1. Just last week I’d got myself totally caught in a trap - I knew where the plot was heading but my brain wouldn’t kick into gear to join the dots.  I took a tip from a writer’s website (apologies but I can’t remember who.  I know that’s really bad but I read SO many every day) and I wrote the key scenes that I’d mapped out and then filled the gaps.  Initially, I thought this would confuse the hell out of me but it actually made the book fly - before I knew it, the block had been lifted and I couldn’t type quickly enough to get my words out.

  1. Reading my work out loud (and getting someone else to do it) really helps to see if it flows - especially dialogue.  Sometimes I might know exactly what the meaning of a sentence is but, when my husband reads it out loud, it sounds totally different.  That’s when it’s time for an argument and a re-write!

  1. I’m now proud to call myself a writer.  OK, I’ve not been signed and I haven’t made millions but I have earned money from doing what I love.  As my nephew said, “Many people talk of writing a book, few actually do it.”  Well, I’ve done it and I slog at it every day with a sequel almost ready to go - I think that makes me a writer!

PS:  Expect to drink lots of coffee, smoke lots of cigarettes (if you’re a smoker!) and have many temper tantrums.

OTHER TOOLS REQUIRED:  A patient ‘other half,’ your own 'Michelle', lots of chocolate and loyal fans who spur you on!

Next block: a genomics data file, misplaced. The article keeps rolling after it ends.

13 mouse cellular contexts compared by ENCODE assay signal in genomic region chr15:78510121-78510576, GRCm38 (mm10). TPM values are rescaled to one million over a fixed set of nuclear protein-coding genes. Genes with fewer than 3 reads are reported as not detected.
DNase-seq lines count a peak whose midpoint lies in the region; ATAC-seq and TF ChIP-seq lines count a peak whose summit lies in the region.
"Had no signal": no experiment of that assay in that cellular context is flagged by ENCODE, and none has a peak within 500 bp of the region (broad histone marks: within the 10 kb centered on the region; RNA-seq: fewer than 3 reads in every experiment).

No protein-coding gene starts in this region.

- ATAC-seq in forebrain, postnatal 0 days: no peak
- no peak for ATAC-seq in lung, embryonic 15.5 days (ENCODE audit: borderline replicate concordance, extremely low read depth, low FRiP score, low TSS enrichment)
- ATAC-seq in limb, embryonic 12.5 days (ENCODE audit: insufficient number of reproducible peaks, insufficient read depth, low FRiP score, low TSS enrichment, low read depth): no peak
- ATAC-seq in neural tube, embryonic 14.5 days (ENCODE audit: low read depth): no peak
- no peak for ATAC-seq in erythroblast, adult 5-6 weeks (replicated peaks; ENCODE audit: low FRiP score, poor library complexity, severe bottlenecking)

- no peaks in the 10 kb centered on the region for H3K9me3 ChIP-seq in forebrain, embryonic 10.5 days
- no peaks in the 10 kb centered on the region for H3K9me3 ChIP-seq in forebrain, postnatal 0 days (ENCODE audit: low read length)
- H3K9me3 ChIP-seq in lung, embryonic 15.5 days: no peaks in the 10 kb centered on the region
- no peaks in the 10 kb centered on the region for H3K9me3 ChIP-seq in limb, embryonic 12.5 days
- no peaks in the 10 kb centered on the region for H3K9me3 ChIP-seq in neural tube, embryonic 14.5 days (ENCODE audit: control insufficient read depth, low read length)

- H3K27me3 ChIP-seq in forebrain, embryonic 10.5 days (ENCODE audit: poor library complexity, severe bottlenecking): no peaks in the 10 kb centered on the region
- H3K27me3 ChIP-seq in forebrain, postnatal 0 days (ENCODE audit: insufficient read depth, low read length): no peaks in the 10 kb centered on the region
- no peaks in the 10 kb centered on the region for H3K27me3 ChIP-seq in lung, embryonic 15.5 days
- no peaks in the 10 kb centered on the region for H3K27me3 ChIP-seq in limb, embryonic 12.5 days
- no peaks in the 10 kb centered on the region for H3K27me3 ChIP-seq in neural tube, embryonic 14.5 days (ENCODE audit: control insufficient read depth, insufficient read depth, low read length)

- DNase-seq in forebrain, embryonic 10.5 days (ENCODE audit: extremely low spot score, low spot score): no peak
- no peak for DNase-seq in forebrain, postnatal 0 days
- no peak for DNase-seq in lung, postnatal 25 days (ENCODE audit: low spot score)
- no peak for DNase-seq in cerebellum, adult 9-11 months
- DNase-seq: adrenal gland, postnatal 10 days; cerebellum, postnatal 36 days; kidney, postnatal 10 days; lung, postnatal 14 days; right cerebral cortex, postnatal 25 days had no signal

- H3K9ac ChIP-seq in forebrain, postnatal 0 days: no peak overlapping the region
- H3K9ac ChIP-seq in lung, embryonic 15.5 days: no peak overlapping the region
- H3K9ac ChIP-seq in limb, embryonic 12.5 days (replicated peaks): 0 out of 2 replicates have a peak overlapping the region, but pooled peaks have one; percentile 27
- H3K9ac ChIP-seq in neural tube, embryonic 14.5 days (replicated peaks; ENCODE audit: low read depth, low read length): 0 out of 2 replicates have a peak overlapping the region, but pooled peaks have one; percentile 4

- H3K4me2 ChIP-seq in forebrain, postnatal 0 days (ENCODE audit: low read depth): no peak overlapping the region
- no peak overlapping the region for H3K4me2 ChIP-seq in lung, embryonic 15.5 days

Why not support a new writer and give my debut novel a go?  ‘Diary of a Mummy Misfit'* is available on Amazon for a little over the price of a coffee but with a whole lot more laughs!  Now also available in paperback at Lulu.

* replace with '.com' for USA/Asia and for a sneak preview


  1. What a fabulous blog post! And not just because you mentioned me! ;) Just reading this has spurred me on to get back to work on my own sequel, so thank you for some very useful tips there! I can identify with so much of what you've mentioned here, and feel exactly the same way about so many things but I too am now proud to call myself a writer - and very, very happy to have made a wonderful friend in you. I wish you all the luck in the world (but I don't think you need it, you have talent, after all) and you deserve all the success that's coming your way! Go Indies! x

  2. I agree with Michelle, what a fab blog post! I am working hard on my novel and trying as you say to write something everyday. I've recently started a blog to keep me going with this and i'm having so much fun reading through other blogs, especially the ones that are about writing as they keep me inspired! Thank you x

  3. Love your post! Good advice, especially about knowing that a good day will follow a bad! I like what you said about twitter although I have yet to find my writing buddy...I need to narrow my twitter to like-minded writers I suppose...also I tend to write more than the characters allowed! I've decided that the social media thing should be a to-do for every day--say for an hour and then back to writing and editing my work..